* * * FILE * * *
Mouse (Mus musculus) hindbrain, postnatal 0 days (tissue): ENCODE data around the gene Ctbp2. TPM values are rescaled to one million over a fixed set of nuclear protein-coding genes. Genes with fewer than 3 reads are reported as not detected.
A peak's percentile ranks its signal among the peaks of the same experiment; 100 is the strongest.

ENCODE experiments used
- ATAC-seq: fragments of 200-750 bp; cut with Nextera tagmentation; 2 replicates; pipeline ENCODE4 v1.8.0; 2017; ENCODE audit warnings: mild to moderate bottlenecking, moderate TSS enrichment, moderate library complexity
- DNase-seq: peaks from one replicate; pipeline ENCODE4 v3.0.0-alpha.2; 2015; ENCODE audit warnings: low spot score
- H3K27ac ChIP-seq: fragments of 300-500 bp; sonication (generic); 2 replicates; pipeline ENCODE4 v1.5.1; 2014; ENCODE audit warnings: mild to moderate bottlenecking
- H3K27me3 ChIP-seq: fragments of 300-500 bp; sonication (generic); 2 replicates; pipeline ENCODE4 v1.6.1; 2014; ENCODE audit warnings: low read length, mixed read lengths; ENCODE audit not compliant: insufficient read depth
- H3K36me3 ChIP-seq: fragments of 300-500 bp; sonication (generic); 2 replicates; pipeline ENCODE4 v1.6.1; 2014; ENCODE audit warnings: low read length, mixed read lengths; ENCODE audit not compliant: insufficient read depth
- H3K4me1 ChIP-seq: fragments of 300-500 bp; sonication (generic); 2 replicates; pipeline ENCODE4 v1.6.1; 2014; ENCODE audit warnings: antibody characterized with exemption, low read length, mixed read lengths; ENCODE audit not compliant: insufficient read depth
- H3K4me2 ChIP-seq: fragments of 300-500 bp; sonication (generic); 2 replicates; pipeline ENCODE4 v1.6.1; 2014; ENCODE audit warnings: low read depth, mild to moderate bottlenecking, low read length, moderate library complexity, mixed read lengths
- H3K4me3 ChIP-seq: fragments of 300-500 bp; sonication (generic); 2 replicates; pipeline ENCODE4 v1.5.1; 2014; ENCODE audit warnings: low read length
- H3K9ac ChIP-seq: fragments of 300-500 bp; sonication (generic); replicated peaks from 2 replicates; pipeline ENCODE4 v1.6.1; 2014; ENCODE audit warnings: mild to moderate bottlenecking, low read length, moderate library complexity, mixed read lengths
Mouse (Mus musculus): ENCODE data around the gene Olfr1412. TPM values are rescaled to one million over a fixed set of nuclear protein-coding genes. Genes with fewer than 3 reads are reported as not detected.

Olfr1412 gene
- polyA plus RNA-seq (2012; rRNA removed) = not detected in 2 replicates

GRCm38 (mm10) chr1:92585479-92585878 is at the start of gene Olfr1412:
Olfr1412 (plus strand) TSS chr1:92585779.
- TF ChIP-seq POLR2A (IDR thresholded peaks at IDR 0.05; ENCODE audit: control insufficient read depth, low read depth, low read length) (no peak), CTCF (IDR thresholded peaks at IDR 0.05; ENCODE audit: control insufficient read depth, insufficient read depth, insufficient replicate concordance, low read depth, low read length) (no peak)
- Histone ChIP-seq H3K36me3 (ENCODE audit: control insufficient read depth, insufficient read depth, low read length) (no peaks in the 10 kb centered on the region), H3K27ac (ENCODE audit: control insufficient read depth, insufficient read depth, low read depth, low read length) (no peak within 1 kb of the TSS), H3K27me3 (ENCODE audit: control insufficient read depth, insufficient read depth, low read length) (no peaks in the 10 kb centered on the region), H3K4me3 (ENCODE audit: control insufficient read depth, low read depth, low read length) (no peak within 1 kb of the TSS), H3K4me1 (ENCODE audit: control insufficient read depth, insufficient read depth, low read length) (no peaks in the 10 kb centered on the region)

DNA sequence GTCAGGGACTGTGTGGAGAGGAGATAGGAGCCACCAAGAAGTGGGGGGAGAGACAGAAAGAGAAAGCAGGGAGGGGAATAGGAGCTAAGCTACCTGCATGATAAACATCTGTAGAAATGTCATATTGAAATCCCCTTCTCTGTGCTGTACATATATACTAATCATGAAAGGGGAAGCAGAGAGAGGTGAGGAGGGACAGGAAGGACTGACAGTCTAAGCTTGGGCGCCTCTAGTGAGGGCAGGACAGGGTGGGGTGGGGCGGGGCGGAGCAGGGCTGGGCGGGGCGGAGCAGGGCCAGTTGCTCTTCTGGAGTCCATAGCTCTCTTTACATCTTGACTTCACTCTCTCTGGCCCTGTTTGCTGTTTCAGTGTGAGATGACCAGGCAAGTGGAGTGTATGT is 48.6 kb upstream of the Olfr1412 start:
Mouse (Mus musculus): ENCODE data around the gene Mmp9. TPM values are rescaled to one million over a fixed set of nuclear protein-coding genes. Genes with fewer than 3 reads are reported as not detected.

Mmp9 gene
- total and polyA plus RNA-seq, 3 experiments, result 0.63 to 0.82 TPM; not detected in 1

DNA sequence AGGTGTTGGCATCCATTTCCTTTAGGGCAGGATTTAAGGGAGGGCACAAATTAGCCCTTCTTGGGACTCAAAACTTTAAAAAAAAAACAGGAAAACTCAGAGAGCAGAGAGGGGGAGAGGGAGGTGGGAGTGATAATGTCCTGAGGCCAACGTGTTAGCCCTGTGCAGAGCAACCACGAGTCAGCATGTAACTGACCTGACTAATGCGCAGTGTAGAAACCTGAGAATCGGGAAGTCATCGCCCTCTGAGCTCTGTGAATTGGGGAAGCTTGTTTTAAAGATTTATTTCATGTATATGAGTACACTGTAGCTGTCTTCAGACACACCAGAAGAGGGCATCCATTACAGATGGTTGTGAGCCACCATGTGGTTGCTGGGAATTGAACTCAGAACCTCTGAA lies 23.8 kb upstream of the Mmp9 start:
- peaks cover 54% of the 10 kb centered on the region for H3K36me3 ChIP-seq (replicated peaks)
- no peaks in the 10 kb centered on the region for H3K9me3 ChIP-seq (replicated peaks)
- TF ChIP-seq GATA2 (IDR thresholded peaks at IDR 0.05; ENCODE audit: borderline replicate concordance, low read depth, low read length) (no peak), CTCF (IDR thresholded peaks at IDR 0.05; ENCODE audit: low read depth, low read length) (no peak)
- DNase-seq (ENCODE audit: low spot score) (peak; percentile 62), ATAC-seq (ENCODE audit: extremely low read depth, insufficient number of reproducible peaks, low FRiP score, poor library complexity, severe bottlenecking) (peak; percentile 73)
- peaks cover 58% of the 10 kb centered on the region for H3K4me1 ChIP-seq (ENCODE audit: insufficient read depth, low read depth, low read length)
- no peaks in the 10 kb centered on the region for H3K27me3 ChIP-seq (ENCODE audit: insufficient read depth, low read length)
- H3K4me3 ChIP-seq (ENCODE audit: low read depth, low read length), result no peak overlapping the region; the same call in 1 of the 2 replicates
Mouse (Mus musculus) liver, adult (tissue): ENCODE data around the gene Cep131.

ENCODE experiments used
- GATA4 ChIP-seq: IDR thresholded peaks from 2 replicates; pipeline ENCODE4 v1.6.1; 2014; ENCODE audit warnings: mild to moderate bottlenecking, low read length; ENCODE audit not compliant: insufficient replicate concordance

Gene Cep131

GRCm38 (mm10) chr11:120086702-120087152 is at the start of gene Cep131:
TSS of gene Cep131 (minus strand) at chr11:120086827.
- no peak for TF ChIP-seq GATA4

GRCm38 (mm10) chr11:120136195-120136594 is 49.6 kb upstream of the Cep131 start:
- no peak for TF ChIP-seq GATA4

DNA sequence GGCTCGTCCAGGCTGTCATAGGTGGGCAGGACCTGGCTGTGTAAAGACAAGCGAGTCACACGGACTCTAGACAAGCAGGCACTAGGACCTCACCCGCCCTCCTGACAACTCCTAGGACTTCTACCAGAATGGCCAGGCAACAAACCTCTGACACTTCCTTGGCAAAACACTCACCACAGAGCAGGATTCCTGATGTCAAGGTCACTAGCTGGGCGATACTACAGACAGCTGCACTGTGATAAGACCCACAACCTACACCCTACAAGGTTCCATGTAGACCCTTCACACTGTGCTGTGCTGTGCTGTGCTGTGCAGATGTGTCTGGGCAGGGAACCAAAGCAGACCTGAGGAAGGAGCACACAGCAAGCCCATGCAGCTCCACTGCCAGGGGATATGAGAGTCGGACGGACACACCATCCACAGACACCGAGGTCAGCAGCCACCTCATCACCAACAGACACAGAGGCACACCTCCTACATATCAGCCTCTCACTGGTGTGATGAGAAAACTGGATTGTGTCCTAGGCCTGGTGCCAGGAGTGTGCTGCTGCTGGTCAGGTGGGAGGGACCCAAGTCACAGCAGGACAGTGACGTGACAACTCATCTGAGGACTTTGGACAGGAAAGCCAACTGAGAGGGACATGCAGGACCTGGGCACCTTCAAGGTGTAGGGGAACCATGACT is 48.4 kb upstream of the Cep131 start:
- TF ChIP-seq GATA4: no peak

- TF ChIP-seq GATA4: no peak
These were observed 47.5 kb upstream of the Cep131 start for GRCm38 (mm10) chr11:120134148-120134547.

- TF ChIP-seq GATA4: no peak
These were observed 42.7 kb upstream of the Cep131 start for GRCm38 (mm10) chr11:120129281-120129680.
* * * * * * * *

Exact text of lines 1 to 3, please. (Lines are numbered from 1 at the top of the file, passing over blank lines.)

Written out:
Mouse (Mus musculus) hindbrain, postnatal 0 days (tissue): ENCODE data around the gene Ctbp2. TPM values are rescaled to one million over a fixed set of nuclear protein-coding genes. Genes with fewer than 3 reads are reported as not detected.
A peak's percentile ranks its signal among the peaks of the same experiment; 100 is the strongest.

ENCODE experiments used